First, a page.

bigserial 8 bytes large autoincrementing integer 1 to 9223372036854775807

Monetary Types

The money type stores a currency amount with a fixed fractional precision. Values of the numeric, int, and bigint data types can be cast to money. Using Floating point numbers is not recommended to handle money due to the potential for rounding errors.

Name Storage Size Description Range
money 8 bytes currency amount -92233720368547758.08 to +92233720368547758.07

Character Types

The table given below lists the general-purpose character types available in PostgreSQL.

S. No. Name & Description
1

character varying(n), varchar(n)

variable-length with limit

2

character(n), char(n)

fixed-length, blank padded

3

text

variable unlimited length

Binary Data Types

The bytea data type allows storage of binary strings as in the table given below.

Name Storage Size Description
bytea 1 or 4 bytes plus the actual binary string variable-length binary string

Date/Time Types

PostgreSQL supports a full set of SQL date and time types, as shown in table below. Dates are counted according to the Gregorian calendar. Here, all the types have resolution of 1 microsecond / 14 digits except date type, whose resolution is day.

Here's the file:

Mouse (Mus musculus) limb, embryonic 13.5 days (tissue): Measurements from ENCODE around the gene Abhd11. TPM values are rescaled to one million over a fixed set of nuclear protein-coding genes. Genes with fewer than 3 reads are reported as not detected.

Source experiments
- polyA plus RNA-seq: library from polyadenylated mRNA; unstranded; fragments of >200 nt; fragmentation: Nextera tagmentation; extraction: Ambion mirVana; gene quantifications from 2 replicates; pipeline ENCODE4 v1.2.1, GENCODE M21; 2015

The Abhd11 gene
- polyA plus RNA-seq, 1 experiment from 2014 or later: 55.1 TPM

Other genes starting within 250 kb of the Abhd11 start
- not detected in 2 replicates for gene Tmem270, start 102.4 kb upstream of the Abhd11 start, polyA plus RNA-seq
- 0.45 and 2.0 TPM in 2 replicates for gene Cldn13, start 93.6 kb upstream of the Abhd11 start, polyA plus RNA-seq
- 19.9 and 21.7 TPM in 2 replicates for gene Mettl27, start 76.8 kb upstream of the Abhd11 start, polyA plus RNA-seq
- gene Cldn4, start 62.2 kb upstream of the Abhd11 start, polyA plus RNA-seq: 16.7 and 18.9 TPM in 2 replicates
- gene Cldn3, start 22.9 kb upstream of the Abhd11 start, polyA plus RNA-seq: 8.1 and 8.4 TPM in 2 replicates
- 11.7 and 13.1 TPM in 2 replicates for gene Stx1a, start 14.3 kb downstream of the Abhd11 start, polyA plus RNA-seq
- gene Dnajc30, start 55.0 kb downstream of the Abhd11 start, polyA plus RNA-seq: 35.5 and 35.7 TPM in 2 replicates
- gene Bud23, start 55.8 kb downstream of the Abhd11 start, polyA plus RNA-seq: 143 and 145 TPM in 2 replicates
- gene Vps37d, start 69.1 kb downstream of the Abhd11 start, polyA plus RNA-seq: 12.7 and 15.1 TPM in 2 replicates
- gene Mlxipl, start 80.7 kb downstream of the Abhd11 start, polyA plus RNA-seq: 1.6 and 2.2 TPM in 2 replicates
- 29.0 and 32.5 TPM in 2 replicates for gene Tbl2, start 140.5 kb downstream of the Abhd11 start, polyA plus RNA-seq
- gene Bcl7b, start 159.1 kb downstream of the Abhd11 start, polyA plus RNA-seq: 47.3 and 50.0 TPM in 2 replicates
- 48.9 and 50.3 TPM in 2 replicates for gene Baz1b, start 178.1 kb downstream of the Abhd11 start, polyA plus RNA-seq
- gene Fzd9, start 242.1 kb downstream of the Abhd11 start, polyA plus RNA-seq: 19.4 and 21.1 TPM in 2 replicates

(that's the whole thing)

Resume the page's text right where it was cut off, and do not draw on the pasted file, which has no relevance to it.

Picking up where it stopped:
Name Storage Size Description Low Value High Value
timestamp [(p)] [without time zone ] 8 bytes both date and time (no time zone) 4713 BC 294276 AD
timestamp [(p) ] with time zone 8 bytes both date and time, with time zone 4713 BC 294276 AD
date 4 bytes date (no time of day) 4713 BC 5874897 AD
time [ (p)] [ without time zone ] 8 bytes time of day (no date) 00:00:00 24:00:00
time [ (p)] with time zone 12 bytes times of day only, with time zone 00:00:00+1459 24:00:00-1459
interval [fields ] [(p) ] 12 bytes time interval -178000000 years 178000000 years

Boolean Type

PostgreSQL provides the standard SQL type Boolean. The Boolean data type can have the states true, false, and a third state, unknown, which is represented by the SQL null value.

Name Storage Size Description